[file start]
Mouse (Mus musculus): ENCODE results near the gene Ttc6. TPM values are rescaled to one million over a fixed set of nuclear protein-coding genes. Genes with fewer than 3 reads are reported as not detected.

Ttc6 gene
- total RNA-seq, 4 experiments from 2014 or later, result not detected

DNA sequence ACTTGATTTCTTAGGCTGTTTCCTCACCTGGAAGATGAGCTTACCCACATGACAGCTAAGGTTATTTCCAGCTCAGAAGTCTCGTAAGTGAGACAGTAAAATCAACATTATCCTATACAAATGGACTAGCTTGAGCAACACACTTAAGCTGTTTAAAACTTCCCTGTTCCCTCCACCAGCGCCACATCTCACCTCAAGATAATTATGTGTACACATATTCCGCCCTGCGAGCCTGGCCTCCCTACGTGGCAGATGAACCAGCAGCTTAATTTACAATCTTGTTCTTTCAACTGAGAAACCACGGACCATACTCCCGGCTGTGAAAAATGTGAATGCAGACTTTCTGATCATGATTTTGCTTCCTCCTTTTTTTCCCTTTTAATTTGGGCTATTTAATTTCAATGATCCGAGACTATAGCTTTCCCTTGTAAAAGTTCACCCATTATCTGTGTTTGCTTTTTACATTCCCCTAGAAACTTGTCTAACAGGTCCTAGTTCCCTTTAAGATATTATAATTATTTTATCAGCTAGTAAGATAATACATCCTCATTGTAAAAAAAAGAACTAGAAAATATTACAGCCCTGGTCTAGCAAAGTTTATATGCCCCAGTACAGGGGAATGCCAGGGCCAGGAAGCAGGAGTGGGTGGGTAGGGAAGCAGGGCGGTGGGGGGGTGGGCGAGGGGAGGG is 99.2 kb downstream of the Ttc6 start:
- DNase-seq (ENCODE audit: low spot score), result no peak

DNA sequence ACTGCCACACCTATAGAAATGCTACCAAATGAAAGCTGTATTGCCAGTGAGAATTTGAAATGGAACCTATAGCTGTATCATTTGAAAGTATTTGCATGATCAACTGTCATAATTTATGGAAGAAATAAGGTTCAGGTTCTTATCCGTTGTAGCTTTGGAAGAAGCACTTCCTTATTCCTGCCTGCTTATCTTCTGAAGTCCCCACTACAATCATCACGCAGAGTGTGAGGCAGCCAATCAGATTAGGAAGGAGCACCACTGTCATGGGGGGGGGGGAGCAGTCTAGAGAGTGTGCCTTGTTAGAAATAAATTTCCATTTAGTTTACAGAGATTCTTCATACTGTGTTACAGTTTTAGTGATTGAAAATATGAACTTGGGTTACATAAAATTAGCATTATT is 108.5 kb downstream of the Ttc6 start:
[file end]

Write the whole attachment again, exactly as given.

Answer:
Mouse (Mus musculus): ENCODE results near the gene Ttc6. TPM values are rescaled to one million over a fixed set of nuclear protein-coding genes. Genes with fewer than 3 reads are reported as not detected.

Ttc6 gene
- total RNA-seq, 4 experiments from 2014 or later, result not detected

DNA sequence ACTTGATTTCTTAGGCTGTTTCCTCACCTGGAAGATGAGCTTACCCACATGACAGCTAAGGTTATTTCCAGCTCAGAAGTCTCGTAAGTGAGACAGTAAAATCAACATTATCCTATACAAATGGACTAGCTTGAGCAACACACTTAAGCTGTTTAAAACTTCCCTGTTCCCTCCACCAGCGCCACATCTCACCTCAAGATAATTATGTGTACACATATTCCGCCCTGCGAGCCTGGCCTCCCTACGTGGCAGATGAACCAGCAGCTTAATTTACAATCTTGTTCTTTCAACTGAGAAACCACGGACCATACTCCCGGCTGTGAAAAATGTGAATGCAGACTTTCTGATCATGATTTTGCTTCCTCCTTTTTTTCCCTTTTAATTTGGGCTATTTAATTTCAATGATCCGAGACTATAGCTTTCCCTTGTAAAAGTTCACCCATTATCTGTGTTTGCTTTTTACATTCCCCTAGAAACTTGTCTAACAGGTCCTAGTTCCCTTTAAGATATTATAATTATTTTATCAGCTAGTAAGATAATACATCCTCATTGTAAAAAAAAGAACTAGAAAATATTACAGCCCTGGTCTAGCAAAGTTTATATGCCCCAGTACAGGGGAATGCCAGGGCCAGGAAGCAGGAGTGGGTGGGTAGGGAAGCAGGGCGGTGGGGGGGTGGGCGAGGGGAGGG is 99.2 kb downstream of the Ttc6 start:
- DNase-seq (ENCODE audit: low spot score), result no peak

DNA sequence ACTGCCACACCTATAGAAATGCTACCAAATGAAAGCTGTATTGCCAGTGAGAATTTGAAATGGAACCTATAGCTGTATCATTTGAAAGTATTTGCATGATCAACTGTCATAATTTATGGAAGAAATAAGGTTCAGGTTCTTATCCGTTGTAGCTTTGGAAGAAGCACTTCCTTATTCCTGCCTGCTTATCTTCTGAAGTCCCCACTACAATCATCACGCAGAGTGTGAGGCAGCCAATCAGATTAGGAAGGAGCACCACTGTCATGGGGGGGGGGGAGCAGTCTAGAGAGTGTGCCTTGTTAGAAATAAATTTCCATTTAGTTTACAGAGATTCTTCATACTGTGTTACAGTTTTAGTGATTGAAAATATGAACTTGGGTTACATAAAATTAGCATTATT is 108.5 kb downstream of the Ttc6 start: